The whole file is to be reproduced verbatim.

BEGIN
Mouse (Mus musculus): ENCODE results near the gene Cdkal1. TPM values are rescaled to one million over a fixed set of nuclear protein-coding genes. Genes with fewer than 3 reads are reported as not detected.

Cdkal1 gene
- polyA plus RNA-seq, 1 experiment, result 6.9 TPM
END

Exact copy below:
Mouse (Mus musculus): ENCODE results near the gene Cdkal1. TPM values are rescaled to one million over a fixed set of nuclear protein-coding genes. Genes with fewer than 3 reads are reported as not detected.

Cdkal1 gene
- polyA plus RNA-seq, 1 experiment, result 6.9 TPM